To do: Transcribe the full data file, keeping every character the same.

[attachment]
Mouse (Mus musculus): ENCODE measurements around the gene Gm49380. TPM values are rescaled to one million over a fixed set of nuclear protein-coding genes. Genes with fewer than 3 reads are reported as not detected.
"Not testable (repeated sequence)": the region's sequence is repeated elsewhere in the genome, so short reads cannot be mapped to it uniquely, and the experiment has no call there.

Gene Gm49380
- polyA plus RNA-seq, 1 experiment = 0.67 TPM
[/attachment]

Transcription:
Mouse (Mus musculus): ENCODE measurements around the gene Gm49380. TPM values are rescaled to one million over a fixed set of nuclear protein-coding genes. Genes with fewer than 3 reads are reported as not detected.
"Not testable (repeated sequence)": the region's sequence is repeated elsewhere in the genome, so short reads cannot be mapped to it uniquely, and the experiment has no call there.

Gene Gm49380
- polyA plus RNA-seq, 1 experiment = 0.67 TPM